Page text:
Dolphins ‘know each other by name’

Dolphins call each other by name when they chat, according to a new study.

Researchers discovered that male bottlenose dolphins communicate through ‘individual vocal labels’, or names.

In a study spanning 30 years, a research team observed the behaviour of male dolphins in Shark Bay, Australia.

The researchers found from their years of research that male bottlenose dolphins form long-term cooperative alliances with one another.

Doctor Stephanie King, of the University of Western Australia, and colleagues set out to understand the role of vocal communication in dolphin social behaviour.

They recorded dolphin sounds using underwater microphones and determined the individual ‘vocal labels’ used by each of the males.

To explore the role of these ‘vocal signals’, the team measured the similarity of the signals between and out of alliances of male dolphins.

Analysis showed that males in an alliance create ‘vocal labels’ that are quite distinct from one another, which suggests these calls are in fact names.

Dt King said: “We found that male bottlenose dolphins that form long-term cooperative partnerships.

“These alliances with one another retain individual vocal labels, or ‘names,’ which allows them to recognize many different friends and rivals in their social network.

“Our work shows that these ‘names’ help males keep track of their many different relationships: who are their friends, who are their friend’s friends, and who are their competitors.”

The findings are in contrast to many other species, where animals use similar noises to advertise they are in a particular group.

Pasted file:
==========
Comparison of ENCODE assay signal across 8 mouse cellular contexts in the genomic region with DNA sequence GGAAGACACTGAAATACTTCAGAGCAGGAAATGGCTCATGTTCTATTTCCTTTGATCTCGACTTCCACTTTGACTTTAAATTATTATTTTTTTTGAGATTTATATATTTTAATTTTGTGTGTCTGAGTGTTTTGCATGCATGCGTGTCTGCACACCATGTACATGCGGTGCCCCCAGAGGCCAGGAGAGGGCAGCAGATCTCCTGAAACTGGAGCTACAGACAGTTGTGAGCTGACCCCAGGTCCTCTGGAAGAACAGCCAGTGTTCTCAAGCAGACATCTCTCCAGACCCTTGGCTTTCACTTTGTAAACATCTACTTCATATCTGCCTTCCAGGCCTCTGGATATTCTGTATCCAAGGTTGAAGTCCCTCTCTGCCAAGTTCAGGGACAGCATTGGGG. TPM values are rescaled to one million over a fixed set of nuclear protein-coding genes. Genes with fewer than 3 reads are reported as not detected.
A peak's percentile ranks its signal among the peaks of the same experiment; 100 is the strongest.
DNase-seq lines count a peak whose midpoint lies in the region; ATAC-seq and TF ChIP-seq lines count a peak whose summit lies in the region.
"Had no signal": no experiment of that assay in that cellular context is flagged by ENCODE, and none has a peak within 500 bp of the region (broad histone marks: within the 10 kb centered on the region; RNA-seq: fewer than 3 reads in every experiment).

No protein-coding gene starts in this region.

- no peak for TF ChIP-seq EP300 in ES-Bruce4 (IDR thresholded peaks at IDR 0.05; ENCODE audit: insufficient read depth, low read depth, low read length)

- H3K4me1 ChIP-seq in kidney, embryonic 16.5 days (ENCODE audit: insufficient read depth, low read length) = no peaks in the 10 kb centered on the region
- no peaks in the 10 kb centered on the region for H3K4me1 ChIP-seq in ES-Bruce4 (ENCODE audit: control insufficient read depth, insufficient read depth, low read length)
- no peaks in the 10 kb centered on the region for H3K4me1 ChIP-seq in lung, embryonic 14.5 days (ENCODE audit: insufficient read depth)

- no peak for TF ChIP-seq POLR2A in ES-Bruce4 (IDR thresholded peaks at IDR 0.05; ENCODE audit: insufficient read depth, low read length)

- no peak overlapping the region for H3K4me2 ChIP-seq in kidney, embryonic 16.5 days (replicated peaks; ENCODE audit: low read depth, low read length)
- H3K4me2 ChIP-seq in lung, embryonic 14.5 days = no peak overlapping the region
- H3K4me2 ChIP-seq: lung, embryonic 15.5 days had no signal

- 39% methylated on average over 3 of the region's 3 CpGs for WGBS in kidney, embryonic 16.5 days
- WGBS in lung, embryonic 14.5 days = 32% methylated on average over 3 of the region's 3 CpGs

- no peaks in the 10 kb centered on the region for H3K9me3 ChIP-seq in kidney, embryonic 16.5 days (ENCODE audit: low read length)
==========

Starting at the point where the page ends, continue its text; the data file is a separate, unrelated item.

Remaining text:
Dr King said: “We wanted to understand if allied male dolphins converged onto similar calls as a way of advertising their alliance membership, or whether they retained individual vocal labels.

“With male bottlenose dolphins, it’s the opposite – each male retains a unique call, even though they develop incredibly strong bonds with one another.

“Therefore, retaining individual ‘names’ is more important than sharing calls for male dolphins, allowing them to keep track of or maintain a fascinating social network of cooperative relationships.”

In the study, published in the journal Current Biology, researchers stopped short of discovering the exact role vocal signals played in forming and maintaining relationships.

Dr King plans on carrying out further research by playing individual ‘names’ to male dolphins and exploring responses in different contexts.

She added: “It will be interesting to reveal whether all cooperative relationships within alliances are equal or not.”


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